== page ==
Both Newark and the District of Columbia were also subjected to the experimentation of edupreneur philanthropists with little to no expertise in school administration. In the case of Newark, a huge $100 million infusion of cash from the Chan Zuckerberg Foundation was intended to inject “competition” into the Newark School District, one, pitting schools against each other using aggregate school tests scores as an index of “achievement,” and two, increasing the numbers of charter schools. It mostly inspired a book documenting the Newark experiment’s bloated ineffectiveness and the voracious self-perpetuation of the “school failure industry,” also known as the “education industrial complex.” DC, once the model of the “school failure industry,” crashed and burned after discredited then-Chancellor Michelle Rhee’s pay-for-grades cheating scandal highlighted the illegitimacy of rewarding teachers and principals with cash for using standardized test scores to measure student growth; school administrators promptly changed wrong test answers to right ones to boost scores.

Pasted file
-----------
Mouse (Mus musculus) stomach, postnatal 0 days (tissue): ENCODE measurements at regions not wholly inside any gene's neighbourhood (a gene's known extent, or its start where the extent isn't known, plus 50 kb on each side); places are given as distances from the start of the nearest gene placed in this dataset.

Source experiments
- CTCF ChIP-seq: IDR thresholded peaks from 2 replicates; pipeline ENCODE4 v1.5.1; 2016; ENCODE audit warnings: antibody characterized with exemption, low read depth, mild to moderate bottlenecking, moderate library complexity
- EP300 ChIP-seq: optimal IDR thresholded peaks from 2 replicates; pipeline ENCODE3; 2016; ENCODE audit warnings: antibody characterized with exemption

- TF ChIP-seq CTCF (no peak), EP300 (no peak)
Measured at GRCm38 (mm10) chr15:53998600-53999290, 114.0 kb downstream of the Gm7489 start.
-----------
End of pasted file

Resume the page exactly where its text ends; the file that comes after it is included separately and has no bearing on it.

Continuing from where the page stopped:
Several critics of Beutner’s “portfolio model” point out how private management of public schools has failed in Detroit, New Orleans, and Chicago. Lois Weiner describes how segregation and push-out of low-performing/expensive to educate students are the primary results of school closures and competition for students:
In New Orleans, Detroit, and other cities in which states have imposed the “portfolio model”, creation of charter networks may have given a small number of students increased educational opportunities, but as we have seen in the most extensive “experiment” in charterization, in New Orleans, the vast majority of schools and teachers receive inadequate funding and support. Schools that have become more racially isolated train students for low-paid jobs and “push out” those who are dissatisfied. A select number of elite and well-funded public schools are maintained in the richest and whitest parts of the city, and a few lucky working-class students of color find spots in these schools.Lois Weiner, Jacobin Magazine
In New Orleans, Denver, and DC, The City Fund, a so-called philanthropy designed to pilot and spread the “portfolio model” says that three pillars help improve student achievement:
The City Fund’s goal is for cities to have a large charter sector, “often scaling to serve 30-50% of students,” the presentation reads. Those schools, it argues, creates a competitive environment, one pillar of The City Fund’s model. They believe this will help “all boats rise.”Chalkbeat
The second pillar is accountability, or “the expansion of the city’s best schools and the replacement of its worst, regardless of type,” based on a common performance rubric. And the third is equity, which it connects to a central choice system for a city’s district and charter schools.